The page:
Ryan Grant of Online Selling Experiment has been selling on Amazon since his college days. This isn’t simply a hobby or a side gig, though; Ryan made $5.9M in 2018 through his Amazon business, and this excludes the additional revenue that he gets from his eBooks, courses, and the coaching sessions that he offers.
In this UpLead Growth Chat, we sat down with Ryan to learn how anyone can sell things online at a profit. We also discuss how he’s built his Amazon business to the point where it generates $5.9M with only 10 hours worth of input from him per week.
To jump to specific segments of our interview, click on the relevant links from the Table of Contents above.
Early career and personal growth
Will: Your first foray into entrepreneurship was when you started selling items in college. What did you sell, and how exactly did you go about doing this?
Ryan: I mostly sold textbooks back then. It all started at the close of my first semester freshman year, when I went to the college bookstore to sell them my books. They offered what felt like a very low price compared to what I initially paid for them. This led to me looking into other options; I ultimately ended up selling my textbooks on Amazon.
My next semester, I started selling some books for my friends in return for a percentage of the sale. After that, I started buying textbooks directly from students on campus and reselling them. I did this together with a friend, and we were able to do this for about 2 semesters, and then we kind of ruined it.
Here’s what happened: instead of simply buying books at the end of the semester, we decided we could also make money when students were buying their books at the beginning of the semester. So we sat down and created a website that was similar to the college bookstore’s website. You’d select your class, professor, and then the book you need for the class would pop up.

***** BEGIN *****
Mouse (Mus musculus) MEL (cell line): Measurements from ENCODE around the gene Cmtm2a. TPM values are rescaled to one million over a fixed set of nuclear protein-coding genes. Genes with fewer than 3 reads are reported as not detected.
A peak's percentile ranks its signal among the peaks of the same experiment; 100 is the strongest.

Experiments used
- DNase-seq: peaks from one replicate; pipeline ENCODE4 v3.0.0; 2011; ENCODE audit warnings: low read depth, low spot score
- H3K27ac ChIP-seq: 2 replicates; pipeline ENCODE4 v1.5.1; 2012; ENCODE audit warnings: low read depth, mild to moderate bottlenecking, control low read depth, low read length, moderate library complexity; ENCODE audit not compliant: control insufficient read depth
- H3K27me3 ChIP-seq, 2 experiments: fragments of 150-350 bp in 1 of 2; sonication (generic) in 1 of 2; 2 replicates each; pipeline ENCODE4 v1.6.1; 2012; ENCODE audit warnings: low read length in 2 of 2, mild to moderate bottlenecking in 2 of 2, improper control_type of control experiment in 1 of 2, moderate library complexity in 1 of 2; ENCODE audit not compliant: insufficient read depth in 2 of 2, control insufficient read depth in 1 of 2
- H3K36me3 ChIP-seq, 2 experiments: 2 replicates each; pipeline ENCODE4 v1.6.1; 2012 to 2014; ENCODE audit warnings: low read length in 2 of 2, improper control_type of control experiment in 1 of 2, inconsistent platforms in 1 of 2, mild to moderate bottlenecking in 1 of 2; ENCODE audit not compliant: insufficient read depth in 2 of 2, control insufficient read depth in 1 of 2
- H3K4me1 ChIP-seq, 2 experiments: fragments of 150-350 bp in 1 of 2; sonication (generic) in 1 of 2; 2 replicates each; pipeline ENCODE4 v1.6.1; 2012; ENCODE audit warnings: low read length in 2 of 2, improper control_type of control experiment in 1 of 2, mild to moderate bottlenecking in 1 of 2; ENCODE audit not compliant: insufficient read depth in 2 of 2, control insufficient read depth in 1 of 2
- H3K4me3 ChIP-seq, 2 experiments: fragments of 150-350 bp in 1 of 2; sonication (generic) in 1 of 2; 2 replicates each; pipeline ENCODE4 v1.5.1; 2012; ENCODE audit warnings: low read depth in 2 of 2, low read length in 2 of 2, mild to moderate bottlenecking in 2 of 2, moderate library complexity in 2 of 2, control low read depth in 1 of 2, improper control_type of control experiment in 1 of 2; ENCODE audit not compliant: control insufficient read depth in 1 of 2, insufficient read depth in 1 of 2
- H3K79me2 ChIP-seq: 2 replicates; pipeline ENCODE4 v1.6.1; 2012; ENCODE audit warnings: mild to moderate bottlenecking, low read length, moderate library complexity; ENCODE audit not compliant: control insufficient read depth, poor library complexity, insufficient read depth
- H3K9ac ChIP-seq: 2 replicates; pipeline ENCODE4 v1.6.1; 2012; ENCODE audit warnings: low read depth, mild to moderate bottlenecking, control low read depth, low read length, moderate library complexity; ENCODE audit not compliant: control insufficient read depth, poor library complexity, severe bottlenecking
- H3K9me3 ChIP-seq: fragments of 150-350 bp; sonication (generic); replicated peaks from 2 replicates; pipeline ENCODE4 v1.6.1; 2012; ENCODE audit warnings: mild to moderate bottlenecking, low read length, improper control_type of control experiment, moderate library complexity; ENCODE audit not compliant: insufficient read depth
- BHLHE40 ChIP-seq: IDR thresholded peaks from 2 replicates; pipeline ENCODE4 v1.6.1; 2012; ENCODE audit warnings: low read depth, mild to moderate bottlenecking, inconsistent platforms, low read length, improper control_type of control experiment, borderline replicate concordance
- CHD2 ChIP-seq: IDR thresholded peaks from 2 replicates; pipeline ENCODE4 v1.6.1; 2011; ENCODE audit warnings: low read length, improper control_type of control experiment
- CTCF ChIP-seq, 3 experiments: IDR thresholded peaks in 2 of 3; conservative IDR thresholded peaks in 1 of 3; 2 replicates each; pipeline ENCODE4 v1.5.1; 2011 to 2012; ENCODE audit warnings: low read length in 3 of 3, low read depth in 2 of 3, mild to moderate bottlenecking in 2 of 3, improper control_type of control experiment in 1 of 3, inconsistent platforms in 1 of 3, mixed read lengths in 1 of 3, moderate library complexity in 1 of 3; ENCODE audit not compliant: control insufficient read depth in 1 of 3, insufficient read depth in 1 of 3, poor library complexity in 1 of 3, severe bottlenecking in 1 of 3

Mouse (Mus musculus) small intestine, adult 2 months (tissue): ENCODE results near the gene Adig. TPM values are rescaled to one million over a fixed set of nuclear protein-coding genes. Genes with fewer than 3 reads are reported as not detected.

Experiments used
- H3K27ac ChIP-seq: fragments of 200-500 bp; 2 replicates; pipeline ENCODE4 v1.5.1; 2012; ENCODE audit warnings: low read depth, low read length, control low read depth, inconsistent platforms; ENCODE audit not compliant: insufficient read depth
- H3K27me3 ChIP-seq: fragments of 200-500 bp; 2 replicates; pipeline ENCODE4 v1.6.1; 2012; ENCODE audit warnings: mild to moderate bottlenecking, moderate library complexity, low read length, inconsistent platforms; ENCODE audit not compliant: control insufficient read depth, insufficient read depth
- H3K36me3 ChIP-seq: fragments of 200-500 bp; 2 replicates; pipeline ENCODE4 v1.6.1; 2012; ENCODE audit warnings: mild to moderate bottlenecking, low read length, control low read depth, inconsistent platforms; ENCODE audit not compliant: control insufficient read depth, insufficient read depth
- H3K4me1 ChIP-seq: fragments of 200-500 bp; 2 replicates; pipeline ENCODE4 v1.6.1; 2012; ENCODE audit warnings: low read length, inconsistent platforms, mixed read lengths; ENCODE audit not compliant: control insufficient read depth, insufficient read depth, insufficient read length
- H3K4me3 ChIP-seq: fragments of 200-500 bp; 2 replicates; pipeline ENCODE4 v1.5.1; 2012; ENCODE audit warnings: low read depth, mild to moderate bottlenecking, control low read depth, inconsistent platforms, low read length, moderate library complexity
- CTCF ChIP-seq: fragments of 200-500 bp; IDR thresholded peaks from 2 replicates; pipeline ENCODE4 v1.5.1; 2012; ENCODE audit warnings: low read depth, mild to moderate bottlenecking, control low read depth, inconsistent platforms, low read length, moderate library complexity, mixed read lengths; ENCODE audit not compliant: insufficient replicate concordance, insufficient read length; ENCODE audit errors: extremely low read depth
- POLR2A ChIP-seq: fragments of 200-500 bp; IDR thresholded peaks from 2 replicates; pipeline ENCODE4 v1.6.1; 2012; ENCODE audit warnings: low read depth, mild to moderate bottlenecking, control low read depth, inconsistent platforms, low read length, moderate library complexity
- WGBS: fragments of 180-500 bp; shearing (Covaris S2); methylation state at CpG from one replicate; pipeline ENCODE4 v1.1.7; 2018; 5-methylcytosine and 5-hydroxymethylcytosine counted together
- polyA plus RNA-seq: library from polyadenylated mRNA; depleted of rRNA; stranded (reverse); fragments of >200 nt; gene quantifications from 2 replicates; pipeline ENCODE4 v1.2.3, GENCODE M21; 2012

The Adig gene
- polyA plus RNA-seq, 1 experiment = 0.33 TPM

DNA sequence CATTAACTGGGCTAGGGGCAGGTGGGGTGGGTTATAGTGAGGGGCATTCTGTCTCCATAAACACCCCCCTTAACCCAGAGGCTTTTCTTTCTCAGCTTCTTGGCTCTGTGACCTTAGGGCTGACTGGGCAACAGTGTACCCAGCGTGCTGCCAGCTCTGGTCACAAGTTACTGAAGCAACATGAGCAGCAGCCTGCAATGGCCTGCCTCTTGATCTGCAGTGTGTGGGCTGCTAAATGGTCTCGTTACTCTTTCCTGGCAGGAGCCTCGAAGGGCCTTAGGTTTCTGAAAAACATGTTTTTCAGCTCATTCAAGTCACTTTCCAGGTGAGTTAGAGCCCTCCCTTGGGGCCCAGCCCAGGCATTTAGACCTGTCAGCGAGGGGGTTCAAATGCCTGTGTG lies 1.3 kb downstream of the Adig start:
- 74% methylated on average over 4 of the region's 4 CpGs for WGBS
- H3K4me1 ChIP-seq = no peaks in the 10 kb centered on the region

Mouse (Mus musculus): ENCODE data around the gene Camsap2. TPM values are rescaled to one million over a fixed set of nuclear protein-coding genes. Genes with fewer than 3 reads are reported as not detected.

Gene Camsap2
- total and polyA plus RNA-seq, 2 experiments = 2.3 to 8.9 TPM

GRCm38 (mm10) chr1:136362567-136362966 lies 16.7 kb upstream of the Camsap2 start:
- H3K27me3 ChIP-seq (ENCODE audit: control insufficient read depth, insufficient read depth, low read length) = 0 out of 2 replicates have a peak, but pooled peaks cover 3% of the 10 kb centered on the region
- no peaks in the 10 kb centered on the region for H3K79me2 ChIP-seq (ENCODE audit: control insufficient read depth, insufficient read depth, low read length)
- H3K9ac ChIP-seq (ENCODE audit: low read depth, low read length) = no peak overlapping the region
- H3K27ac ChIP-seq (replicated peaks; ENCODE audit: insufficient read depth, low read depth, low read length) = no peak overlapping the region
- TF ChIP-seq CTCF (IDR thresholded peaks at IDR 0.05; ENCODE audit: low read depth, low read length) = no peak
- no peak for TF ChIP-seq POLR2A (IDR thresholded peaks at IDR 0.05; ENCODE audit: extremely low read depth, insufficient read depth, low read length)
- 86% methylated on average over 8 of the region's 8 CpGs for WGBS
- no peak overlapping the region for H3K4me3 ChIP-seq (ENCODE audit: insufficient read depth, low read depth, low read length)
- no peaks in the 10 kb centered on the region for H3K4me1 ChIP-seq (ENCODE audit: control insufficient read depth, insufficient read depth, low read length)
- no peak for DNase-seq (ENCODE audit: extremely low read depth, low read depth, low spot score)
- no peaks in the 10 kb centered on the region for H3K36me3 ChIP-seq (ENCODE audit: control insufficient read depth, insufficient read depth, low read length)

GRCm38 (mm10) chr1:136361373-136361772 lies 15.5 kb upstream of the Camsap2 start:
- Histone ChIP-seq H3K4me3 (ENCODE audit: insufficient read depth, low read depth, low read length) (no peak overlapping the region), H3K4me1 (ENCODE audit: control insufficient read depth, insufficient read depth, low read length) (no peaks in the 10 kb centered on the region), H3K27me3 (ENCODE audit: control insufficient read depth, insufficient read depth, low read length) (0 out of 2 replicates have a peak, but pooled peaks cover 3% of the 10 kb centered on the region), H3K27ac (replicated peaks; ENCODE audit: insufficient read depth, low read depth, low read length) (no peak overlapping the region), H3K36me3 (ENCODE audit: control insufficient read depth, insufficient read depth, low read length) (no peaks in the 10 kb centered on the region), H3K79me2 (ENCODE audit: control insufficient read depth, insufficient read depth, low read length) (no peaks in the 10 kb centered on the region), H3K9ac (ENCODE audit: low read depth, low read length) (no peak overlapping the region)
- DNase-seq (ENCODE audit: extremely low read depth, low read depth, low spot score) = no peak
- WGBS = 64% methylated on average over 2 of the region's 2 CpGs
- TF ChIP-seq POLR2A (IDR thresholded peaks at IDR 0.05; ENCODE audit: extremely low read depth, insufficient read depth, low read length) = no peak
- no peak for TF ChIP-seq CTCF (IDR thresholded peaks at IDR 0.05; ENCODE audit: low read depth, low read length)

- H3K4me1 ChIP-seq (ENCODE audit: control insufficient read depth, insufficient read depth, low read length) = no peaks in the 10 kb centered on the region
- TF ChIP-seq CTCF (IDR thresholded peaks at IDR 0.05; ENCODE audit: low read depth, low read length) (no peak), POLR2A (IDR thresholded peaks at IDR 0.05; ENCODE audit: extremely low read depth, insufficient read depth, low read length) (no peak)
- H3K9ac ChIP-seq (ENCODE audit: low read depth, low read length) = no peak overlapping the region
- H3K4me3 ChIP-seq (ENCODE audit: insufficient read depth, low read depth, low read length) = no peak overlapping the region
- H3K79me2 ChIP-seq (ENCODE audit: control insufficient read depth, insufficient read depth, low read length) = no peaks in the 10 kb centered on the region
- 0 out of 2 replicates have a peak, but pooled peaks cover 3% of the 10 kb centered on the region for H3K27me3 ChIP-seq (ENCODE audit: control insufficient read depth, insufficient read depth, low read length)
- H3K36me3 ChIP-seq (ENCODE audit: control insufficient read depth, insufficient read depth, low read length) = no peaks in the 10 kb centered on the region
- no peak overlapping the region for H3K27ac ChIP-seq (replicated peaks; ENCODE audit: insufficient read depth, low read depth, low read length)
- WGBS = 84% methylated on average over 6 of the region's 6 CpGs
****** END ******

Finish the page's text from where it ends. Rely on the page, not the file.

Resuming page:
Here, our site would display the book from Amazon instead of the bookstore. Obviously, the prices that you’d get on this site were MUCH lower than the bookstores prices. And because we were on the Amazon Associates program, we got a commission on every book we sold through the site.
Our site was well-received, and we made over $1,000 in commissions the first week it was live, but then things went south. My friend and I were “invited” to a meeting with someone from some sort of compliance / legal department from the university, and we were told that we had two choices: either shut the website down, or pay the school for the information we were utilizing. We couldn’t work out a deal, and ended up shutting the site.
Will: That must’ve been hard. What did you guys do after that?
Ryan: The next semester, we decided to go back to doing things the old-school way — we set up a table and attempted to buy students’ old books again. But after about 15 minutes in, the bookstore director came over with one of the security guys, and asked us to leave.
We obviously couldn’t do any sort of buying/selling in school anymore, so the next semester, we partnered with a local restaurant to buy books from their location. We gave away free slices of pizza to people who sold books to us, and this worked well for about one semester.